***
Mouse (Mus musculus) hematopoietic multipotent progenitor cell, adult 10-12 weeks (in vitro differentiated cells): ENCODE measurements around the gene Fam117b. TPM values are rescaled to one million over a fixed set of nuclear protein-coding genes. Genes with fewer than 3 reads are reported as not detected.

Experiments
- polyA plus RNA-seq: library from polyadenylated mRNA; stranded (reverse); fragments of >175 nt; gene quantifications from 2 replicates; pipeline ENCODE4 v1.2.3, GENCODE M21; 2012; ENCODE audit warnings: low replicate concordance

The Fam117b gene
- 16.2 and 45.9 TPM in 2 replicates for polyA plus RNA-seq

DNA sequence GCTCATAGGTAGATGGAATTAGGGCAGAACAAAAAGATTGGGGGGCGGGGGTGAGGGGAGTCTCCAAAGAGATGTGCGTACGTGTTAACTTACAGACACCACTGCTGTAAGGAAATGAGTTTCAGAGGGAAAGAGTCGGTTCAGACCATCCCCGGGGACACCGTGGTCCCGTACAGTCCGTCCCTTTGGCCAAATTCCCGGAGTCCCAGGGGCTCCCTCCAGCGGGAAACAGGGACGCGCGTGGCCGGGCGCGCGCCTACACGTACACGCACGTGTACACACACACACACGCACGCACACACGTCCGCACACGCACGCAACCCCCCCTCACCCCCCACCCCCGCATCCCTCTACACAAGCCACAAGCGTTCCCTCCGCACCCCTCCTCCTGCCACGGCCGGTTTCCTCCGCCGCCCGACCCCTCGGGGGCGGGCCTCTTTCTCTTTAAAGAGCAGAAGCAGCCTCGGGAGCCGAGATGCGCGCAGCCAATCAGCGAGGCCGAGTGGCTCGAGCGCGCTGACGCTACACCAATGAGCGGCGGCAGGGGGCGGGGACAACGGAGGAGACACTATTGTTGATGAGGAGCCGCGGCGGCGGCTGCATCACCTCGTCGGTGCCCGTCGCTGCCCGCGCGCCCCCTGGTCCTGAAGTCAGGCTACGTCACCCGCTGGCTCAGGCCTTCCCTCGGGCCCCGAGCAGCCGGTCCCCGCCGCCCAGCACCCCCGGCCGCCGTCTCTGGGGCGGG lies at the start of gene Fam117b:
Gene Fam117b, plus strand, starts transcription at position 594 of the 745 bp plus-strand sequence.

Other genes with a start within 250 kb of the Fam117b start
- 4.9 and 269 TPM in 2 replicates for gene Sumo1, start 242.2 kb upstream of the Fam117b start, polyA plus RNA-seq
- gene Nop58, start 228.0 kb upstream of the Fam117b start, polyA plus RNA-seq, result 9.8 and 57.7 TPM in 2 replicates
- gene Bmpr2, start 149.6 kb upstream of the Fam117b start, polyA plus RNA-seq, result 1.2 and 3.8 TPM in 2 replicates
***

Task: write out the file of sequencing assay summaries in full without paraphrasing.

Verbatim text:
Mouse (Mus musculus) hematopoietic multipotent progenitor cell, adult 10-12 weeks (in vitro differentiated cells): ENCODE measurements around the gene Fam117b. TPM values are rescaled to one million over a fixed set of nuclear protein-coding genes. Genes with fewer than 3 reads are reported as not detected.

Experiments
- polyA plus RNA-seq: library from polyadenylated mRNA; stranded (reverse); fragments of >175 nt; gene quantifications from 2 replicates; pipeline ENCODE4 v1.2.3, GENCODE M21; 2012; ENCODE audit warnings: low replicate concordance

The Fam117b gene
- 16.2 and 45.9 TPM in 2 replicates for polyA plus RNA-seq

DNA sequence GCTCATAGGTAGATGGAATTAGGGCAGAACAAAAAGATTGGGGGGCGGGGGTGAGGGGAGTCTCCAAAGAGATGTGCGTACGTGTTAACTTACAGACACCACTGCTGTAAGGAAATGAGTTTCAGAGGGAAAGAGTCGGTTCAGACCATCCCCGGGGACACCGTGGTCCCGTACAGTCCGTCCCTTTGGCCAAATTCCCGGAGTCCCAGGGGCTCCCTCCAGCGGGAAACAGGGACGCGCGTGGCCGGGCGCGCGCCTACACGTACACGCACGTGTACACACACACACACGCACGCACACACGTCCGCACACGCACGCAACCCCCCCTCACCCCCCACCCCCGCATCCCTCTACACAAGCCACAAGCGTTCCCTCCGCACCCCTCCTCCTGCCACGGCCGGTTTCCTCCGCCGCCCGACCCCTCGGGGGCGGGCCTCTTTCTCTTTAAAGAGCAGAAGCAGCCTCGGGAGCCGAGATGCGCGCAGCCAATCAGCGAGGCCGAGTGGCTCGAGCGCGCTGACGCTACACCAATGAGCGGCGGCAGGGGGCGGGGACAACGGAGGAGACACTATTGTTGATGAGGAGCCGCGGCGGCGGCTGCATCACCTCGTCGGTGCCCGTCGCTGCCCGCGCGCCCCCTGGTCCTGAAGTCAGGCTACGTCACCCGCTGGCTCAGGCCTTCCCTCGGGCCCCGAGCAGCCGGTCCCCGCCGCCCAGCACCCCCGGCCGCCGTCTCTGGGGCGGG lies at the start of gene Fam117b:
Gene Fam117b, plus strand, starts transcription at position 594 of the 745 bp plus-strand sequence.

Other genes with a start within 250 kb of the Fam117b start
- 4.9 and 269 TPM in 2 replicates for gene Sumo1, start 242.2 kb upstream of the Fam117b start, polyA plus RNA-seq
- gene Nop58, start 228.0 kb upstream of the Fam117b start, polyA plus RNA-seq, result 9.8 and 57.7 TPM in 2 replicates
- gene Bmpr2, start 149.6 kb upstream of the Fam117b start, polyA plus RNA-seq, result 1.2 and 3.8 TPM in 2 replicates